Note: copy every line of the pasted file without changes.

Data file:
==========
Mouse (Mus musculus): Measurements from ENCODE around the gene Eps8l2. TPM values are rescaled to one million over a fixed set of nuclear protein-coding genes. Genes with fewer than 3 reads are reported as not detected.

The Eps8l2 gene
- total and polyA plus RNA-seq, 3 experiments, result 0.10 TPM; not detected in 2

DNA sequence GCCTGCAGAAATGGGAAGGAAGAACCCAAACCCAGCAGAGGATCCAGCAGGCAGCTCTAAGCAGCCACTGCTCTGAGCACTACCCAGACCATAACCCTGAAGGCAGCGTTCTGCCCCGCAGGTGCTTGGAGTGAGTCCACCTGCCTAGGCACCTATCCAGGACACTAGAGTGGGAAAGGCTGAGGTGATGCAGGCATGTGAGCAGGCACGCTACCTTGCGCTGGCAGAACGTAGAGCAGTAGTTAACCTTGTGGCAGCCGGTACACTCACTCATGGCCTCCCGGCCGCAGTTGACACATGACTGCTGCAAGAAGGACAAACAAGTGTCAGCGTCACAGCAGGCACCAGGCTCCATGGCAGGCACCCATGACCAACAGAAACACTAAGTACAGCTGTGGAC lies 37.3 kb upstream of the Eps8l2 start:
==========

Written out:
Mouse (Mus musculus): Measurements from ENCODE around the gene Eps8l2. TPM values are rescaled to one million over a fixed set of nuclear protein-coding genes. Genes with fewer than 3 reads are reported as not detected.

The Eps8l2 gene
- total and polyA plus RNA-seq, 3 experiments, result 0.10 TPM; not detected in 2

DNA sequence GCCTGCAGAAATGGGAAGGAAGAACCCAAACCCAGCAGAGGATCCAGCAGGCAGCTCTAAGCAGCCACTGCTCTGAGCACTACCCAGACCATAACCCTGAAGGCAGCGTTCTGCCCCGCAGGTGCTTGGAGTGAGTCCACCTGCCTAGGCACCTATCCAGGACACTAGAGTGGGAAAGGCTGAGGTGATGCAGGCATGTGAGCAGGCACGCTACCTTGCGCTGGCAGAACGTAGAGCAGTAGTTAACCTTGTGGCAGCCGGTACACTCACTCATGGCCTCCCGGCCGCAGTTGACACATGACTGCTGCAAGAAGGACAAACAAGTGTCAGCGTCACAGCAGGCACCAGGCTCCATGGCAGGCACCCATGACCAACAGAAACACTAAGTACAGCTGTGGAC lies 37.3 kb upstream of the Eps8l2 start: